In light of recent research confirming that human papillomavirus (HPV) is a risk factor for cervical cancer, the National Cancer Institute (NCI) released revised Pap-screening guidelines last February. Here are some of the things you should know.
When should I be tested?
Women should have a Pap test for the first time three years after they begin sexual activity or at age 21, whichever comes first—a change from previous recommendations to begin screening at age 18. Experts recommend waiting three years following initiation of sexual activity because transient HPV infections and insignificant cervical-cell changes are common, and it takes years for significant abnormalities or cancer to develop. Cervical cancer is also extremely rare in women under age 25.
How often should I be tested?
You should have a screening at least every three years, although annual screening is preferable until a woman has had three or more consecutive normal results. The American Cancer Society recommends annual screening until age 30 and screening once every two to three years afterward. Women at higher-than-average risk of cervical cancer because of factors such as HIV infection should seek medical advice regarding frequency of screenings.
Is my monthly cycle a factor?
The timing of your Pap test is important. NCI guidelines say the best time to schedule your Pap test is between 10 and 20 days after the start of your last menstrual period. Naturopathic family practitioner Kristy Fassler, ND, DHANP, of Portsmouth, New Hampshire, however, recommends seven to ten days or 18 to 28 days after the start of your period, so the increased amount of mucus during ovulation won't affect specimen quality. If your appointment for a physical doesn't coincide with this, ask whether you can return for your Pap test, usually a quick procedure, at a better time in your cycle. Also, avoid douching and using spermicides or vaginal medicines two days prior to testing to avoid interfering with specimen quality.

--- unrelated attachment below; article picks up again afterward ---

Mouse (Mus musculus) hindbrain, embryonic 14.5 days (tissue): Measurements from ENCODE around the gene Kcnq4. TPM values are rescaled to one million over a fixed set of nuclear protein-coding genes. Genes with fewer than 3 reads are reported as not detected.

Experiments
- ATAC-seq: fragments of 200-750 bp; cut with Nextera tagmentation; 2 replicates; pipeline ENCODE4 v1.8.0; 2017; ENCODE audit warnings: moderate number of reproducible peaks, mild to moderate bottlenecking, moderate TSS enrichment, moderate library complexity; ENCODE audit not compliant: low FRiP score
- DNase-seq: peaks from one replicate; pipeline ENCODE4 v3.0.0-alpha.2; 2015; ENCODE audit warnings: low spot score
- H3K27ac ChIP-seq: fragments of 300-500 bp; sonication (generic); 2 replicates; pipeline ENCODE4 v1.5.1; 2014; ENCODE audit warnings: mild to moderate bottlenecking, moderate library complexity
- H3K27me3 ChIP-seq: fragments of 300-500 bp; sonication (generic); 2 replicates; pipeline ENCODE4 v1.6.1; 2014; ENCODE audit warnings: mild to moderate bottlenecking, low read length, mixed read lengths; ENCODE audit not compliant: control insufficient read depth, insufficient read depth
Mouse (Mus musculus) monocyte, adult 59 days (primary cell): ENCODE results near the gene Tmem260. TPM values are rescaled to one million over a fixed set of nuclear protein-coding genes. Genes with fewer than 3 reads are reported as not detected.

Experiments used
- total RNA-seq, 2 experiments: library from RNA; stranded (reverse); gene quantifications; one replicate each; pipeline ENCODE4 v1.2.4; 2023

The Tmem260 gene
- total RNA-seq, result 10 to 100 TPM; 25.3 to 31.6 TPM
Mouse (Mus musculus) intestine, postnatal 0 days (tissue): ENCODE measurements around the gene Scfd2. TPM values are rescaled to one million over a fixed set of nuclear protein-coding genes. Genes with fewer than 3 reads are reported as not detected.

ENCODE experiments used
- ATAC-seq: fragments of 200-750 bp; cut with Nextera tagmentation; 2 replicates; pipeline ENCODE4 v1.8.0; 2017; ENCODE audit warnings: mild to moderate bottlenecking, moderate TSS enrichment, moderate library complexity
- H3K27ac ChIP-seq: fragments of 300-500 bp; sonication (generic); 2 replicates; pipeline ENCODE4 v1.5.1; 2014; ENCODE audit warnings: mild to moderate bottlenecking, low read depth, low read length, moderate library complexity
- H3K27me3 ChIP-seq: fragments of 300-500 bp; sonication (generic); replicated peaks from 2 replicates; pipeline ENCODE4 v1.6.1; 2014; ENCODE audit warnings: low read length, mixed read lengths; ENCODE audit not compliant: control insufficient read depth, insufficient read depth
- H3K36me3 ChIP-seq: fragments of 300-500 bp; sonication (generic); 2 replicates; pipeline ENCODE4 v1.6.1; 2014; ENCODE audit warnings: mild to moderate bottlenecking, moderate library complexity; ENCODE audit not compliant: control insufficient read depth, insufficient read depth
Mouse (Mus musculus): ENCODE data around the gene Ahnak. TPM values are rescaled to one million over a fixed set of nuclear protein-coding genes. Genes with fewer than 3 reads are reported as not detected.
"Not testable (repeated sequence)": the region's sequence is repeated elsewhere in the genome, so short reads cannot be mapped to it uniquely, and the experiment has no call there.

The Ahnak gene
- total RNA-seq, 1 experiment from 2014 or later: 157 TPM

Who doesn't need to be tested?
Screening isn't required for women who have had a total hysterectomy for a noncancerous condition. Nor is screening required for women 65 and older who have had normal Pap tests and aren't otherwise at increased risk for cervical cancer. "Many women stop coming for Pap tests after they've had children," notes Carole Hicks, ARNP OB-GYN, site manager of the Planned Parenthood Health Center in Portsmouth, New Hampshire. "Perhaps they've had a tubal ligation or stopped using birth control and think the need for screenings is behind them." But regardless of her state of fertility or sexual activity, to be safe, every woman should continue to receive regular Pap screening until she is 65 or older. That's because a significant number of women develop cervical cancer in their 50s and 60s, says Hicks.